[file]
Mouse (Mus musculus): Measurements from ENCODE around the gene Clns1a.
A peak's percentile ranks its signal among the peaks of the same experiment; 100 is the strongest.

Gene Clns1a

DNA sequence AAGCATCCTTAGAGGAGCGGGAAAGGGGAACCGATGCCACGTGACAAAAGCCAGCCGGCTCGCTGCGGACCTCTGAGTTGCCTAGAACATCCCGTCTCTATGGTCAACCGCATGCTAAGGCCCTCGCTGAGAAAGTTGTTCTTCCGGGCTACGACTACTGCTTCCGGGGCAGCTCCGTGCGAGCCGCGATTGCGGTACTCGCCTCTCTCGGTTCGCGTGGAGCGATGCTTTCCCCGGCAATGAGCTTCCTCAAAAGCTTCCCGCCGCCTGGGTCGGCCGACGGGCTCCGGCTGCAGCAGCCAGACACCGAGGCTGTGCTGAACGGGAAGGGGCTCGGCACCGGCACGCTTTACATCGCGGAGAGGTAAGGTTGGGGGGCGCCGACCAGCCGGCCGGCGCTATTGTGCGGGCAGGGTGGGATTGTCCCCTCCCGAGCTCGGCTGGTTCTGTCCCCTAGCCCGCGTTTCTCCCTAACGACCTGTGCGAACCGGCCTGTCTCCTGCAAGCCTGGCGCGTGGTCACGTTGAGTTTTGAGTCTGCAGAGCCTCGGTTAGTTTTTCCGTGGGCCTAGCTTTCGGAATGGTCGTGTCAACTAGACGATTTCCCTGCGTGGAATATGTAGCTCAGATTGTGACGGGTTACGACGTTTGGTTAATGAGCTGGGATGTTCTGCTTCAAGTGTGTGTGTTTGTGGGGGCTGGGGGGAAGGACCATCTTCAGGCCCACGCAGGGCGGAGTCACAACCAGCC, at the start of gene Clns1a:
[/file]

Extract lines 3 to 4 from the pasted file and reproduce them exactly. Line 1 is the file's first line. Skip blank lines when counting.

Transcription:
Gene Clns1a

DNA sequence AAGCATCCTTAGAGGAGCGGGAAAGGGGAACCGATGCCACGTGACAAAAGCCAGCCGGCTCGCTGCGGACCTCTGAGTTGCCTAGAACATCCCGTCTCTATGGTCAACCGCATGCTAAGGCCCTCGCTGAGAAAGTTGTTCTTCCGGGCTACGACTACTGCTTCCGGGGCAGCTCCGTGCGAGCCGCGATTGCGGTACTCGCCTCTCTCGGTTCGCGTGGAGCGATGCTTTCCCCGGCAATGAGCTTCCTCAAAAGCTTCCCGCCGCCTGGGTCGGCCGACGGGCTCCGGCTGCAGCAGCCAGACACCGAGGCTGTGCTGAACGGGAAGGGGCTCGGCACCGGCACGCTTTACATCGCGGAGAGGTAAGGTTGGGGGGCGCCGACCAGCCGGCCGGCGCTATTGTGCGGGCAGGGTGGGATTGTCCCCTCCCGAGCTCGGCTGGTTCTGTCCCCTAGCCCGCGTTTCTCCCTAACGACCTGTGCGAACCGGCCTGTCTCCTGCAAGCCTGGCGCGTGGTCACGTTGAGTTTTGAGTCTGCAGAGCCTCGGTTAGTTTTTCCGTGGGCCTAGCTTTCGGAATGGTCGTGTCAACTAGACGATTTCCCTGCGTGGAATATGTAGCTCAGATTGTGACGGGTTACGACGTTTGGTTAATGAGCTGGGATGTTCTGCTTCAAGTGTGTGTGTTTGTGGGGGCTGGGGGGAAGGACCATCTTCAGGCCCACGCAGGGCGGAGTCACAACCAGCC, at the start of gene Clns1a: